Two Weeks After Omicron Came Into Our Lives, What Do Experts Know About It?

The most pressing questions on omicron, the latest COVID-19 variant of concern, and its spread through Israel

Ido Efrati
Ido Efrati
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A COVID-19 vaccination drive in Jerusalem, last month.
A COVID-19 vaccination drive in Jerusalem, last month.Credit: Ohad Zwigenberg
Ido Efrati
Ido Efrati

The omicron variant was first identified two weeks ago, and it is still unclear just how much it is to be feared. The World Health Organization has already defined it as “concerning,” and some studies around the world have shown it to be highly contagious and more resistant to the vaccines compared to other variants. However, a small study held in South Africa, where omicron has become the dominant variant, showed that those infected with it suffer less severe symptoms. In Israel and around the world, authorities are deliberating on how to protect from omicron based on initial and preliminary data. This is what we know about the omicron variant thus far:

Why is the new variant so concerning?

Omicron includes 50 mutations, including over 30 mutations in the spike protein. Various areas in the spike protein serve different functions for the virus, both in its binding to the body’s cells and in evading the immune system. Experts believed that these mutations give omicron better ability to elude the immune system compared to previous variants, and an increased infection capacity. The few studies held thus far confirm these fears.

What do studies say about the vaccine’s effectiveness?

Some studies held in recent days show that people vaccinated with three doses are significantly protected from the variant. However, there is still no clear answer as to how well the vaccine protects from this variant.

What do we know about the variant’s contagiousness?

Omicron has spread through South Africa very rapidly. A month ago there were fewer than 300 new cases per day, but in recent days the daily rate has reached over 15,000. However, the rate of the population with even just two doses in South Africa is only 25 percent, and the country has yet to administer the booster shot. A study by the National Institute for Infectious Diseases in South Africa has shown data indicating that omicron is three times as likely to cause repeat infection.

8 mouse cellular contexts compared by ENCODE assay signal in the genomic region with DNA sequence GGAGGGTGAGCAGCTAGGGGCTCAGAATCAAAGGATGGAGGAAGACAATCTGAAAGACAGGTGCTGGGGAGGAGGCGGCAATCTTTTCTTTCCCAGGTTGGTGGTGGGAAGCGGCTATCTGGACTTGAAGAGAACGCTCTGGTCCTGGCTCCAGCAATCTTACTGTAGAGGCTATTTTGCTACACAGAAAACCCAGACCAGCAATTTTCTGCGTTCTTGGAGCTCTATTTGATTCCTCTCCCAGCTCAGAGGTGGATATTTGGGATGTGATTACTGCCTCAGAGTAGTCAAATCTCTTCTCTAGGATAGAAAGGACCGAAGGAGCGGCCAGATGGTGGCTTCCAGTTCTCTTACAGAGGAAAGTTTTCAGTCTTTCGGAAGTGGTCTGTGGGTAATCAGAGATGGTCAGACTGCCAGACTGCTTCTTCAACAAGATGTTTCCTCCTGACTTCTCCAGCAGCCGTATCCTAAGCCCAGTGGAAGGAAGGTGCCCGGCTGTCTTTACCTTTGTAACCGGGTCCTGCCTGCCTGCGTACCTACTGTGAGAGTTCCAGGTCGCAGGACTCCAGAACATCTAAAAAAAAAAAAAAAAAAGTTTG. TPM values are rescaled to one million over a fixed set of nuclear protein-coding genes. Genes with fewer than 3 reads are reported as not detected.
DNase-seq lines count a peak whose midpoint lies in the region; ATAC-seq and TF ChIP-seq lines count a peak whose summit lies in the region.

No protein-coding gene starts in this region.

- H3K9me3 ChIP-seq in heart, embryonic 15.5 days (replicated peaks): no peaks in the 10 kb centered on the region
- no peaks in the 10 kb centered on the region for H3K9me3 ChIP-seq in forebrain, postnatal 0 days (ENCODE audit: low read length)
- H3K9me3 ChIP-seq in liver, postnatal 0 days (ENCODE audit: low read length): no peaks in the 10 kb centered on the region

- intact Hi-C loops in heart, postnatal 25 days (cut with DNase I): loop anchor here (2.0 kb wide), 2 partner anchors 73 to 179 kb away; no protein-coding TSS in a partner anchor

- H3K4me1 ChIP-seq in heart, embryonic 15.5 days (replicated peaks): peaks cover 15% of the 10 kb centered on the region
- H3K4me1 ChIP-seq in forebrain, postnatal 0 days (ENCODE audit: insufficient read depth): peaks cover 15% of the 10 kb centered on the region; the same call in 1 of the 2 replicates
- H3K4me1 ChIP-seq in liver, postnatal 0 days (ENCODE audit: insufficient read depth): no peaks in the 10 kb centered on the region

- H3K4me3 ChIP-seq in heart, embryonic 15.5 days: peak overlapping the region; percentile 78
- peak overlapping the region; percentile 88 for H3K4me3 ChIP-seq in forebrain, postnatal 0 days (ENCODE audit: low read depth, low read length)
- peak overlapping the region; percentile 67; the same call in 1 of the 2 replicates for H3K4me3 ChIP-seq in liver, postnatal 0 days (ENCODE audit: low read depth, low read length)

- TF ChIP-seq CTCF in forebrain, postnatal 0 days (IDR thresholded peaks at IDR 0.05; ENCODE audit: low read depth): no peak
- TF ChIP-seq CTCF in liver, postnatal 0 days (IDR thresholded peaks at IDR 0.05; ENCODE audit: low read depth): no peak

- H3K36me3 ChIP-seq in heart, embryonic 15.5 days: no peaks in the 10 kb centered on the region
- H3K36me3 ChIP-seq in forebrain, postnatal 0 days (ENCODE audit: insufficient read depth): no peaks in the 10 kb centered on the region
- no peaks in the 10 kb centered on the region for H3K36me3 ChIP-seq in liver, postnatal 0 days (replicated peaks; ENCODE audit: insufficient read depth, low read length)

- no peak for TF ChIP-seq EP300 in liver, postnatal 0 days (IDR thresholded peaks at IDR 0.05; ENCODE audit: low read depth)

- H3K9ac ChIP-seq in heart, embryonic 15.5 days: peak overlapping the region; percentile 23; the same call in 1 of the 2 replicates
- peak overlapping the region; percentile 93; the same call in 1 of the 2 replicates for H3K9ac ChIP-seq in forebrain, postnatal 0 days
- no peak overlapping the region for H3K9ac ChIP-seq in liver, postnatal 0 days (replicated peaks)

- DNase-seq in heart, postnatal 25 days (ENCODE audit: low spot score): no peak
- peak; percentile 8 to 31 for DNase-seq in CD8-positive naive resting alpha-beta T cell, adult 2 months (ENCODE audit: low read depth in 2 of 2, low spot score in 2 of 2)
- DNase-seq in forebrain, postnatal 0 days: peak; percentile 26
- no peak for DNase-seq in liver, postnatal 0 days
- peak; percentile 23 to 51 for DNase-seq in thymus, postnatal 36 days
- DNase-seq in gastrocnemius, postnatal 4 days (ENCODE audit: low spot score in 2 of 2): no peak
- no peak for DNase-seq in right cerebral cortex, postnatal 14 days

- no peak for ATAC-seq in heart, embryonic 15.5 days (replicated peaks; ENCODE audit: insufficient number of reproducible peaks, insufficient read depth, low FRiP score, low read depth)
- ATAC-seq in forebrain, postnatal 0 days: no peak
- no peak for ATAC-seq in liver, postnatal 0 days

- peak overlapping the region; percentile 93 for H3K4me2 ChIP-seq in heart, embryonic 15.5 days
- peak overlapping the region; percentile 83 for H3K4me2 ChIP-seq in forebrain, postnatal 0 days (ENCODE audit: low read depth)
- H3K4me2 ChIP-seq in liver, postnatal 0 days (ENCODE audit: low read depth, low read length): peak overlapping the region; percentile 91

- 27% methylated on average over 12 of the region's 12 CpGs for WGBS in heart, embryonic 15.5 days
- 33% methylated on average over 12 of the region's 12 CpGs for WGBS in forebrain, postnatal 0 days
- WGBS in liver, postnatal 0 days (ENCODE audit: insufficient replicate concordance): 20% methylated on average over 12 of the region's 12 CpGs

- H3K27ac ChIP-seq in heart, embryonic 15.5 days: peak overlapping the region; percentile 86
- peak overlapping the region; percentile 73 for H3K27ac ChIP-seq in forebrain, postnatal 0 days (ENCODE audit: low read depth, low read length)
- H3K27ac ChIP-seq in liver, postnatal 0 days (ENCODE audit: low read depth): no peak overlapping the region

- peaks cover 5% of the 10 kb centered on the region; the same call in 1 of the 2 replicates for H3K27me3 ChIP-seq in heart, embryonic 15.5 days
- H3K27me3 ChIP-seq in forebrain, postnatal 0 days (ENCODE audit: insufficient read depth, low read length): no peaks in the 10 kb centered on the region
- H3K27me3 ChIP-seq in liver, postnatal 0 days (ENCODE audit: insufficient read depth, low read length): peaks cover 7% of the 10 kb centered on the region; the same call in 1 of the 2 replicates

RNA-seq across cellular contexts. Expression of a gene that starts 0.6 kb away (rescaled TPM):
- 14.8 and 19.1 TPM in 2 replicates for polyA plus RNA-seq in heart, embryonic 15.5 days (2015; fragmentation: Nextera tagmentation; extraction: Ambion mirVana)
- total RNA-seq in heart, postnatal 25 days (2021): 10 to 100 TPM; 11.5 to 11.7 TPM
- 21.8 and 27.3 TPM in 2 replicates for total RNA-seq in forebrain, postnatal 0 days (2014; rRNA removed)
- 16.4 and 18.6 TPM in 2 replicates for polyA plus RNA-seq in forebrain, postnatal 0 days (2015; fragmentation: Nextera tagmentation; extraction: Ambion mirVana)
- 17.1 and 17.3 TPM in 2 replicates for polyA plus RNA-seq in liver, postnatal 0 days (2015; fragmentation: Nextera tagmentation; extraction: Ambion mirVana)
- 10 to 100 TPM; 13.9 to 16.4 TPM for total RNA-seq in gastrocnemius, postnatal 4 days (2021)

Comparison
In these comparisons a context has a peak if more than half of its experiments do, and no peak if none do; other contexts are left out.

The report by the British agency published on Friday estimated that omicron will quickly spread through the country, and that the daily number of new cases will double every two or three days if steps are not taken to stop the variant. The situation is the same in Denmark and Germany as well. According to estimates, the daily number of new infections in the U.K. will reach a million by the end of the month. Some 68 percent of the British population are immunized by two doses, and about a third by a booster a well. The British study also noted that the risk of those infected with omicron to infect their families is three times as high as those infected with the delta variant.

What do we know of the severity of the illness?

Data about the severity of the illness caused by omicron is still unclear, and is thus far based on physician and media reports and not on the findings of orderly studies. The head of advisory cabinet to the Health Ministry, Prof. Ran Balicer, tweeted on Saturday that “Not enough time has passed to understand the rate of severe illness among vaccinated patients and a rate of severe illness among the non-vaccinated has yet to be presented.” The chief medical advisor of the British health safety agency, Dr. Susan Hopkins, explained that it is too early to know whether this variant causes a milder illness than the delta variant.

Last week the New York Times reported that researchers at a large medical center in Pretoria, South Africa said that their omicron-infected patients suffered less from symptoms than patients infected by other variants. According to the report, other hospitals in the country reported a similar trend. However, it is still early to determine that the illness from omicron is indeed less severe.

How is the world dealing with the variant?

The omicron outbreak has brought the question of whether to make vaccinations mandatory back to the forefront. Among others, Austria has announced mandatory vaccinations in the country as of February 1st. New German chancellor Olaf Schulz has announced that he will raise a proposal for such a mandate, and the EU commissioner has announced that the European Union should consider a similar mandate. The COVID czar in Israel, Prof. Salman Zarka, said that mandatory vaccination should be examined in Israel.

And what is being done in Israel?

In order to prevent the spread of omicron in Israel, Prime Minister Naftali Bennett wishes to increase the number of daily vaccinations tenfold and impose new restrictions. On Saturday, Bennett announced a daily update of the red countries list and the promotion of a green pass requirement in malls. On Sunday, two countries joined the red list: The U.K. and Denmark. In addition, last week the Health Ministry decided that those infected with omicron will be quarantined for 14 days, rather than 10 like other COVID patients.

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